On This Day: Bomb Explodes at Burghley Euring World War II
On 19th September 1940, Britain had been at war with Germany for just over a year. The industrial areas of the Midlands were enduring frequent night-time bombing raids, but sleepy Stamford had avoided the bombers' attention.
That night, 83 years ago, a Luftwaffe bomber, heading for home after a raid on Derby, jettisoned a remaining bomb to lighten its load. The 500-pound bomb exploded just a few 100 yards to the northwest of Burghley House.
Fortunately, a group of ancient Spanish Chestnut trees shielded the house from some of the shrapnel, but the blast shattered most of the windows on the north and west sides of the house. The magnificent 17th Century Golden Gates were torn apart and scattered across the flagstones. A small number of objects within were damaged, but the immensely thick limestone walls proved equal to the blast. There were no injuries to occupants although the devastation must have been heart-breaking.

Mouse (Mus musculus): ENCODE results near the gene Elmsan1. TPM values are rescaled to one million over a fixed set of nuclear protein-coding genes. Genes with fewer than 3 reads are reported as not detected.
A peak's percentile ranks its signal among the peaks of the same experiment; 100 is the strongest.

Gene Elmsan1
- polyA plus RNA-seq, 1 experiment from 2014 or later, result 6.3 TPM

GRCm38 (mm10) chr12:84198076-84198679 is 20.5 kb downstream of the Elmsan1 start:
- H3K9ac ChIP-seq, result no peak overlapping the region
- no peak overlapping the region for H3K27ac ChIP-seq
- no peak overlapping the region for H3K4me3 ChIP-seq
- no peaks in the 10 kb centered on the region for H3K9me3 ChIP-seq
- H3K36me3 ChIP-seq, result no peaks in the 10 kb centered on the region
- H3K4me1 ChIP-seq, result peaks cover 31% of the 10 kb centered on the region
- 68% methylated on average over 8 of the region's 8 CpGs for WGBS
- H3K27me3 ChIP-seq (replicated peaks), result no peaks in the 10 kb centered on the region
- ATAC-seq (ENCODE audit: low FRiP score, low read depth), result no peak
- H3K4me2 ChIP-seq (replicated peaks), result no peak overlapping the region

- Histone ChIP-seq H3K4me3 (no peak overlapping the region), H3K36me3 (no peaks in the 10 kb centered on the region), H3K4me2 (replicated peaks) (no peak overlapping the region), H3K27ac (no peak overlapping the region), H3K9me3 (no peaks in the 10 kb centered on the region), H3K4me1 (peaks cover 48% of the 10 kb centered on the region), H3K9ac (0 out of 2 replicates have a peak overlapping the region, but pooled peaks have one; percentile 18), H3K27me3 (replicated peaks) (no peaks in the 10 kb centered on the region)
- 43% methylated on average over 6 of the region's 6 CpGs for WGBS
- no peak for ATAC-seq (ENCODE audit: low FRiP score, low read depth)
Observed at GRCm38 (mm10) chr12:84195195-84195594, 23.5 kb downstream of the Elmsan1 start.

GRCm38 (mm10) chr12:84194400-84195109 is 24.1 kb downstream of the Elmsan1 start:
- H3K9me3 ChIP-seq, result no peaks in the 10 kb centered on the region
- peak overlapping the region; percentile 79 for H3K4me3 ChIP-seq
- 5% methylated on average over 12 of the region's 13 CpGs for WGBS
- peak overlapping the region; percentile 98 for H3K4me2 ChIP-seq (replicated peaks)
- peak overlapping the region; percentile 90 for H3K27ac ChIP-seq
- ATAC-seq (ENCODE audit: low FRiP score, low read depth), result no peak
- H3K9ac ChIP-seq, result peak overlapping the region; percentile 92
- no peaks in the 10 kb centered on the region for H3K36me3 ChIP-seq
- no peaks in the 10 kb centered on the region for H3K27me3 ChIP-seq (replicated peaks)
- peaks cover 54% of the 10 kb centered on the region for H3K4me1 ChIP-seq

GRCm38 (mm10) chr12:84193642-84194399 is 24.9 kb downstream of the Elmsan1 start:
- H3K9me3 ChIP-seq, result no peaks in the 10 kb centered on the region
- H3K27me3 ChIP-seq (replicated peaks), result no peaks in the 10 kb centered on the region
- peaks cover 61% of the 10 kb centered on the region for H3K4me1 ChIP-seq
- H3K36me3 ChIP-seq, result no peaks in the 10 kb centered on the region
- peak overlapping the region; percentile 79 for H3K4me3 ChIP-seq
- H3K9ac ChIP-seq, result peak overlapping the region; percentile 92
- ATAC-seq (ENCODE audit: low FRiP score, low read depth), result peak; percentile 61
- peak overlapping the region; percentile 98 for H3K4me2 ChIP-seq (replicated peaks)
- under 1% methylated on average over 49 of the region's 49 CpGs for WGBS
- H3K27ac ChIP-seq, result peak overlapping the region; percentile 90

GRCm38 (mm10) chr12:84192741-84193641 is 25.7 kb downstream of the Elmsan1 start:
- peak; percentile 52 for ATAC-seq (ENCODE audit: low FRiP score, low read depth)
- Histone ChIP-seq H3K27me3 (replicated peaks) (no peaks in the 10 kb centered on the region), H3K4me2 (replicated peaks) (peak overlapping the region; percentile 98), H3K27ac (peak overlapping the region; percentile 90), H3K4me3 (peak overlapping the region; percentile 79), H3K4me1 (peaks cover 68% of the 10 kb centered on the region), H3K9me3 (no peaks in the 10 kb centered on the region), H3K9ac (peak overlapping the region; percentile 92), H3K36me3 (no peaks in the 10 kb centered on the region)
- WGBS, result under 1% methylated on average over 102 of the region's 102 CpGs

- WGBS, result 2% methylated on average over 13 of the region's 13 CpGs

Shrapnel marks can still be seen on the Chestnut trees that protected Burghley House from the worst of the blast.
In the absence of the trees, or worse, if the bomb had dropped slightly to the southeast, the outcome would have been very different.
Shrapnel damage visible today on a Sweet Chestnut tree at Burghley Park
A fragment of the World War II bomb that exploded near Burghley House